I am not trying to pursue the entire tariff argument, but the tariff argument does impinge upon the question of how we are to regard this particular agreement, how much good we find in it, and how much bad. I cannot divorce the discussion of this agreement altogether from the general tariff policy. I submit that the attitude of the Committee to this particular agreement must be largely affected by whether it takes the attitude of the hon. Member for East Aberdeen or that of the hon. Member for Hulme, and it is for that reason that I have called attention to the views expressed in those speeches and have paid a great deal of attention to them. I should pay still more attention and place much more importance on the views of the Chancellor of the Exchequer, if I knew what they were. I agree that it would be very embarrassing for the Chancellor of the Exchequer to deal with a matter such as this, but it will be very difficult for us if he goes into cold storage, as it were, whenever acute matters of fiscal controversy are raised, as they are on this question. If it turns out that the right hon. Gentleman is maintaining a moderating influence in the Cabinet, and preventing views such as those of the hon. Member for Hulme from ruling the day, I shall be relieved to hear it, but I should like to hear it from the right hon. Gentleman himself. I am watching the Chancellor of the Exchequer with an almost pathological interest, because I remember how previous Chancellors of the Exchequer, the right hon. Gentleman the Member for Epping (Mr. Churchill), for instance, gradually sank and abandoned every one of their fiscal views, except the principle, and finally appeared to abandon that. I would like to know how far mortification has set in in the case of the present Chancellor of the Exchequer, and I hope that at some time we may be able to discover that.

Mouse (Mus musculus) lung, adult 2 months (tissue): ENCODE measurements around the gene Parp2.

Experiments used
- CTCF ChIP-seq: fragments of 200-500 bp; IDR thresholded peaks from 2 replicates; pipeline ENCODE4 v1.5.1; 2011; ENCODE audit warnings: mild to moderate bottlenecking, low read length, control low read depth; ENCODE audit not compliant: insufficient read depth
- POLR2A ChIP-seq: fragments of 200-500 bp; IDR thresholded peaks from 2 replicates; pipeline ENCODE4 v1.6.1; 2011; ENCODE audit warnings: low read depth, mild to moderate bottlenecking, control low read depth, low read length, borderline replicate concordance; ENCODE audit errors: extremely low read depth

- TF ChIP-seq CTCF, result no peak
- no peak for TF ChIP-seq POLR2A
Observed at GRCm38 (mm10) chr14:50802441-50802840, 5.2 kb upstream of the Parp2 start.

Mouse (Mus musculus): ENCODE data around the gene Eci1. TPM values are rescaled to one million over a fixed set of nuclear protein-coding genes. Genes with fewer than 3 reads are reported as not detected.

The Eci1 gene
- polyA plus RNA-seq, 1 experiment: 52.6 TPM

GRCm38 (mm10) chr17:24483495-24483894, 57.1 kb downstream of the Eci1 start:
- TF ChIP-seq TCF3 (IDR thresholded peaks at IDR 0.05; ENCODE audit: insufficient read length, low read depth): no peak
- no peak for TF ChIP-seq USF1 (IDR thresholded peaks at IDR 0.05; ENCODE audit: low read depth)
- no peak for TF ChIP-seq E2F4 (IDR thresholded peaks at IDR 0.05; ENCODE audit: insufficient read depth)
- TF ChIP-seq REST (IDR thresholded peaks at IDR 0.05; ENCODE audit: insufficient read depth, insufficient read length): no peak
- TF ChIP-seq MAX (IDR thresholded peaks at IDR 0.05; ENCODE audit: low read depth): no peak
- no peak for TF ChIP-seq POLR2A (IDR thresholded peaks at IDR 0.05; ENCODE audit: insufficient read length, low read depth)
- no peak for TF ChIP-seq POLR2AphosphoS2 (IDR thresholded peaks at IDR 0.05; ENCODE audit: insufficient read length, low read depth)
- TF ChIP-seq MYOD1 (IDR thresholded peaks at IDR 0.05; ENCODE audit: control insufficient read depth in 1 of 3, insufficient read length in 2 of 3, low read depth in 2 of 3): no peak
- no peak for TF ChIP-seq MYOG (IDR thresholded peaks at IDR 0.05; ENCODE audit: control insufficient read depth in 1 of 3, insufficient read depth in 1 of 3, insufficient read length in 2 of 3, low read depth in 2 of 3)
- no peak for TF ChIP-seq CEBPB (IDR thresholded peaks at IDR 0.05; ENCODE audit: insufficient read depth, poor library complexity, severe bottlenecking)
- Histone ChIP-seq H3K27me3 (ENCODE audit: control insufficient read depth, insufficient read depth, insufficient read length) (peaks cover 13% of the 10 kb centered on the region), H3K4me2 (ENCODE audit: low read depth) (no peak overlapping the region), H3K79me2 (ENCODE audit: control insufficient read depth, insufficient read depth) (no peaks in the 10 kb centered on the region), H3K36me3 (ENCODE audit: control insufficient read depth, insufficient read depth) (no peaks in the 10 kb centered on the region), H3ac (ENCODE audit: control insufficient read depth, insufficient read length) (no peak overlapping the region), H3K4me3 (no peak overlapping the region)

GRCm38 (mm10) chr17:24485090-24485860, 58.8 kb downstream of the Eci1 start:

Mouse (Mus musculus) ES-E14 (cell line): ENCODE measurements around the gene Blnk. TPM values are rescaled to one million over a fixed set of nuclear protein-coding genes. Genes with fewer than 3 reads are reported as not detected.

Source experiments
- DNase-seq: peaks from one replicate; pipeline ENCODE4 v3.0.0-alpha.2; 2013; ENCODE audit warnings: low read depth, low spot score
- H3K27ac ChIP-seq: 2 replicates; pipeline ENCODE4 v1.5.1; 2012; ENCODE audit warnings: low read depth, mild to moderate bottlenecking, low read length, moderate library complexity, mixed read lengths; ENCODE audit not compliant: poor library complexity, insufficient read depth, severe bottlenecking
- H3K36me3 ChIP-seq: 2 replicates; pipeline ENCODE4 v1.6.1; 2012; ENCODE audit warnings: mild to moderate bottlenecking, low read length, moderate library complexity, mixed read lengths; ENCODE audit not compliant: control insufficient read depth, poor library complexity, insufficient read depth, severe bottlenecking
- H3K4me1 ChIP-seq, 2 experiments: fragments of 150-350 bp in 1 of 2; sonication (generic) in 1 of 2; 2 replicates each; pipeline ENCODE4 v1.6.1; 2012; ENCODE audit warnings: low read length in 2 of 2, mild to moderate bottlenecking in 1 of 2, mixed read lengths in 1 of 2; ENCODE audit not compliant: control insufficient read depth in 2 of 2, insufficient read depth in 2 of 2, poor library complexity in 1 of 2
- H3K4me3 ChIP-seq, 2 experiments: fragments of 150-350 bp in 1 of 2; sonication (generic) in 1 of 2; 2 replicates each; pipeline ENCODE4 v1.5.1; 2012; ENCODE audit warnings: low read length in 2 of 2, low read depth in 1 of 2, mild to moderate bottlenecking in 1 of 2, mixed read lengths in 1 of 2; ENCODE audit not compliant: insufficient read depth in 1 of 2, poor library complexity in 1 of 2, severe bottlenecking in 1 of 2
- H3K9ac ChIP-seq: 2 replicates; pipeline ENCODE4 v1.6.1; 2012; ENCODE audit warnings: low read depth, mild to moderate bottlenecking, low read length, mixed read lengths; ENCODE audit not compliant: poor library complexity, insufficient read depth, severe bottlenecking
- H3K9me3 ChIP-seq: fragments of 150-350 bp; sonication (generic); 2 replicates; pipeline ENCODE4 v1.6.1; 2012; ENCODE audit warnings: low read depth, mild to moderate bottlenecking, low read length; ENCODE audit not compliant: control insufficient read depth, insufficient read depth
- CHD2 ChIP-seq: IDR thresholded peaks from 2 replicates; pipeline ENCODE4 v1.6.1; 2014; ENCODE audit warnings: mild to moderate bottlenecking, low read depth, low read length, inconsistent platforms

8.12 p.m.

Mr. Bellenģer